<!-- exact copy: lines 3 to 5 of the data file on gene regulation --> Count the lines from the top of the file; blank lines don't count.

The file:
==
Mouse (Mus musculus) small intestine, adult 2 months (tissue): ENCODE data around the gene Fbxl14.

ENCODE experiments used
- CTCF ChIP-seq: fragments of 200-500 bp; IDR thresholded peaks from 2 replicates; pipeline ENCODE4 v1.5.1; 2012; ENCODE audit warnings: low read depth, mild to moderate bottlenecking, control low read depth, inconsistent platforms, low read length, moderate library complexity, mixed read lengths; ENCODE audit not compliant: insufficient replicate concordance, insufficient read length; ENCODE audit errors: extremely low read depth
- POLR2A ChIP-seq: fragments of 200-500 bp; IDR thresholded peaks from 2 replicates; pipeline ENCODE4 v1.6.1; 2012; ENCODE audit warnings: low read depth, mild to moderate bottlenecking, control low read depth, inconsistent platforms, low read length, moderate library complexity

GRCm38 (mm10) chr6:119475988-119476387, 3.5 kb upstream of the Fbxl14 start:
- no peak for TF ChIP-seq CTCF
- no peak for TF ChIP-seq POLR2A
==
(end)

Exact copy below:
- CTCF ChIP-seq: fragments of 200-500 bp; IDR thresholded peaks from 2 replicates; pipeline ENCODE4 v1.5.1; 2012; ENCODE audit warnings: low read depth, mild to moderate bottlenecking, control low read depth, inconsistent platforms, low read length, moderate library complexity, mixed read lengths; ENCODE audit not compliant: insufficient replicate concordance, insufficient read length; ENCODE audit errors: extremely low read depth
- POLR2A ChIP-seq: fragments of 200-500 bp; IDR thresholded peaks from 2 replicates; pipeline ENCODE4 v1.6.1; 2012; ENCODE audit warnings: low read depth, mild to moderate bottlenecking, control low read depth, inconsistent platforms, low read length, moderate library complexity

GRCm38 (mm10) chr6:119475988-119476387, 3.5 kb upstream of the Fbxl14 start: